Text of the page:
Commentary

It's time to give pro/rel a rest

By Paul Kennedy
(@pkedit)

In retirement, Landon Donovan, it seems, has too much time on his hands. If you follow him on Twitter, you were bombarded by the conversation he touched off when he asked, "Should we have pro/rel in MLS?"

Pro/rel, urgh!

Nothing divides soccer fans quite like the topic of promotion/relegation, specifically whether MLS should have promotion and relegation, as used in the rest of the soccer world.

The first thing to understand is that promotion/relegation isn't just a soccer concept. It is used by professional basketball and ice hockey leagues abroad. You'll even find it in the Dutch pro baseball league.

But it is not an American concept, wherein lies part of the problem. No other major team sport is structured to promote the best teams from minor leagues and relegate the worst teams from the top league. I've never heard fans of the Toledo Mud Hens or Hershey Bears clamor for pro/rel, nor did, back in my youth, the Pottstown Firebirds think their minor-league football juggernaut should get a shot at playing in the NFL.

Creating a new league is another matter. The success of the AFL, pioneered by Lamar Hunt, the father of American pro soccer, and others eventually resulted in a merger of the NFL and AFL. Teams from the ABA joined the NBA and teams from the WHA were absorbed in the NHL.

The pro/rel debate in American soccer is recent. In the 1970s, as the old NASL began to take off, I never heard Bob Cousy, commissioner of the ASL, argue pro/rel. (I doubt he ever heard of the term.) But the ASL teams did have a role in saving the NASL as the Rochester Lancers and Washington Darts joined the league in 1970 and won their respective (three-team!) divisions.

The closest thing we have to pro/rel in MLS is the granting of expansion franchises to teams in Seattle, Portland, Vancouver, Montreal, Orlando and Minnesota that had teams in the NASL or USL, or their precursors.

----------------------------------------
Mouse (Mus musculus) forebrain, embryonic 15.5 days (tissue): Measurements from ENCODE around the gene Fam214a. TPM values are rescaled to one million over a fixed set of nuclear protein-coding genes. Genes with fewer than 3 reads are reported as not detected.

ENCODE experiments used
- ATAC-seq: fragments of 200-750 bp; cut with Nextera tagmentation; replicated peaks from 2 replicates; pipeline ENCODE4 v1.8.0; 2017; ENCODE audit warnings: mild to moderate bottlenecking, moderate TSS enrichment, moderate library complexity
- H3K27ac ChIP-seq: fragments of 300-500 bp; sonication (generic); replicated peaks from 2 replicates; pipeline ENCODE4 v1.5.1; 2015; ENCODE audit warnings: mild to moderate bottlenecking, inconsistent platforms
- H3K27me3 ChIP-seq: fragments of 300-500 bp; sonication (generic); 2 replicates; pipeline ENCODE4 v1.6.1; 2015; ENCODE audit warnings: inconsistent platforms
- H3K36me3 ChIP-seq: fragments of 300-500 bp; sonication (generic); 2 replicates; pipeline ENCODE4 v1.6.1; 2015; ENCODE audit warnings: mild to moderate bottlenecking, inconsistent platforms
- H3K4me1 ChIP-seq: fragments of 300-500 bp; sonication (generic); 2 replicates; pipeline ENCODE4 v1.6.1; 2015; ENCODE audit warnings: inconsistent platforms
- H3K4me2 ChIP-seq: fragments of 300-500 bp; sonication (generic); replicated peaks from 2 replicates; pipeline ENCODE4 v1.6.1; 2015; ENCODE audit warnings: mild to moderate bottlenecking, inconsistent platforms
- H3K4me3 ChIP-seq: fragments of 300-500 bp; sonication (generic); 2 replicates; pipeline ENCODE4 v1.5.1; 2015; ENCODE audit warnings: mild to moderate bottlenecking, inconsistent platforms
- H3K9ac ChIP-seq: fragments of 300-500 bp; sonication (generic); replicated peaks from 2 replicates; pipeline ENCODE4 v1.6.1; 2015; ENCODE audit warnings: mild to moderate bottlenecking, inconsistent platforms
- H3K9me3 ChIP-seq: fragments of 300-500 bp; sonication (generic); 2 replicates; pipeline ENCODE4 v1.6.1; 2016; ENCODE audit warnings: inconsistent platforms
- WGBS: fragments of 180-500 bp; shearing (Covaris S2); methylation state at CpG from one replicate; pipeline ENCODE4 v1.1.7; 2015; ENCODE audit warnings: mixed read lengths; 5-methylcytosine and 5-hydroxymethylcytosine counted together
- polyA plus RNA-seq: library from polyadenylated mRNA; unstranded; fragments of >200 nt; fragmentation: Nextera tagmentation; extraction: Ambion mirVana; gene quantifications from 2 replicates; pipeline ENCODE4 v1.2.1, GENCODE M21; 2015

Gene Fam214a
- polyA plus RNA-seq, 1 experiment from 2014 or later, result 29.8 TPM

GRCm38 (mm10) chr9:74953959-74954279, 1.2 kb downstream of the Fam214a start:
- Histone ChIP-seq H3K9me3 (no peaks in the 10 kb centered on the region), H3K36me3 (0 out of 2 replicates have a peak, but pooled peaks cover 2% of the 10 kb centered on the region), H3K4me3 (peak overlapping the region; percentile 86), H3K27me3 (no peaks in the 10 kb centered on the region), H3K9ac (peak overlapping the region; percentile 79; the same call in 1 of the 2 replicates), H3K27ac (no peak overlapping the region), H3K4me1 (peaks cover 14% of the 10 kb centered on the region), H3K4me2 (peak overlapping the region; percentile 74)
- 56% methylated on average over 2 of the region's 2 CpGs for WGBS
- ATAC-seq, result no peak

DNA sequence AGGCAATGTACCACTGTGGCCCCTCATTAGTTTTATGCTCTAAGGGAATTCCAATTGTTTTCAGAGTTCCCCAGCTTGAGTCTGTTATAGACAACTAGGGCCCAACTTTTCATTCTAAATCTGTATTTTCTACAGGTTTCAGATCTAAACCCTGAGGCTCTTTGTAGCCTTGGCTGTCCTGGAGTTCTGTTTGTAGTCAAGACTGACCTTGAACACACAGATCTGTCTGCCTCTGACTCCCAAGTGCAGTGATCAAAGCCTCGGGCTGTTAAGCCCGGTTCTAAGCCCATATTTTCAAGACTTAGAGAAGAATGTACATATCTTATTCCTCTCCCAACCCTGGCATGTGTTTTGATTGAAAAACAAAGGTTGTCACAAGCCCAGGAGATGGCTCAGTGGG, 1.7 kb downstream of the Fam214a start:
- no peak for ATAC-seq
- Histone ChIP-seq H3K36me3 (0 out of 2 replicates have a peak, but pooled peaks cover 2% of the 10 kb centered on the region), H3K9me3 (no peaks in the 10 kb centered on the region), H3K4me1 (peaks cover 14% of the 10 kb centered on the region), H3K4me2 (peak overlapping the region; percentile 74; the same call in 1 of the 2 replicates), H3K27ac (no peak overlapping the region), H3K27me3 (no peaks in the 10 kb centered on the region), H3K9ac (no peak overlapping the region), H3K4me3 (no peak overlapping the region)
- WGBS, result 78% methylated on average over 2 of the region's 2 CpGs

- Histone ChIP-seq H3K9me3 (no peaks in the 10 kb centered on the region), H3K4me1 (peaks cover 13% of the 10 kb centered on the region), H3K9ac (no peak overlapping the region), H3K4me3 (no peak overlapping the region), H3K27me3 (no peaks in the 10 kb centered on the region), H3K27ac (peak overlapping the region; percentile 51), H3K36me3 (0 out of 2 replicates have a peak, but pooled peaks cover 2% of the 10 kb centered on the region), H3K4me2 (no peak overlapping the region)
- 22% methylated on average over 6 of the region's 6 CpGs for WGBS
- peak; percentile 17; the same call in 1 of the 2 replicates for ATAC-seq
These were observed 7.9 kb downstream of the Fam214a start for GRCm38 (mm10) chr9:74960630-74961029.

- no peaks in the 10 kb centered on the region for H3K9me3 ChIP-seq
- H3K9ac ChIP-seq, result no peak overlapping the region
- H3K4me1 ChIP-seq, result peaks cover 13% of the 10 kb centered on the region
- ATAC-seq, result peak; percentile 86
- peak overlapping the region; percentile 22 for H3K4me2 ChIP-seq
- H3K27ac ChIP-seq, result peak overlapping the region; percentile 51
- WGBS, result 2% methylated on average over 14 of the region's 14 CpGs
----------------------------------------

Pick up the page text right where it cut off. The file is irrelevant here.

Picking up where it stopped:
What do I think of pro/rel in MLS? It will never happen. End of story.

The pro/rel train left the station the day Hunt and other investors launched MLS in 1996, so I was frankly a little peeved that my Twitter feed was jammed up yesterday with many smart people weighing in on the pro/leg debate. (Thanks a lot, Landon.)

Still, the debate rages. And it is divisive. Fans will debate the merits of any number policies of other American sports leagues -- MLB's pace-of-game rules, legal and illegal hits in the NFL -- but they don't question the integrity of the leagues themselves like many pro/rel proponents will do when it comes to MLS.

The argument you'll often hear against the current single league format used by the other American pro soccer leagues but by MLS in particular is that there is no incentive for teams to get better or for fans to come out and watch at the end of a losing season. The same thing could be said for a team having a lousy season in the NFL or NBA, but you'd never hear anyone argue that pro/rel would make it better. (Watching an NFL relegation battle would certainly be dramatic, but I don't know what's fun about watching someone throw several hundred million dollars down the tube.)

The pro/rel talk does American soccer a disservice because it distracts attention from legitimate questions like why can't we produce another Landon Donovan. MLS's four conference finalists are all deserving of their success and produced two good matches in Sunday's first legs, but everything they have achieved has been in spite of the failures of the American youth soccer system.

It's easy to dismiss pro/rel as a social media phenomenon -- soccer Twitter can be a very ugly and depressing place -- but some of the resentment against MLS stems from legitimate uncertainty in the marketplace. Could an ABA or a WHA enter the American soccer marketplace? That's hard to know. Soccer's problem is its own success and how to channel it. Soccer as a spectator sport is growing, and we're not just talking about MLS. Or the NASL or USL for that matter. Soccer is growing organically in ways one could have never imagined 10 years ago with clubs like Detroit City FC and Chattanooga FC

Detroit City FC outgrew its old home and has launched a “community investment campaign” for its new stadium. Chattanooga FC was in the news recently when MLS commissioner Don Garber used the NPSL team as the butt of his argument against pro/rel at the recent BlazerCon. It just so happened that Chattanooga FC drew 18,227 fans for the 2015 NPSL final, almost 1,000 more than the Hunt family's FC Dallas drew for the second leg of its Western Conference semifinal series against Seattle.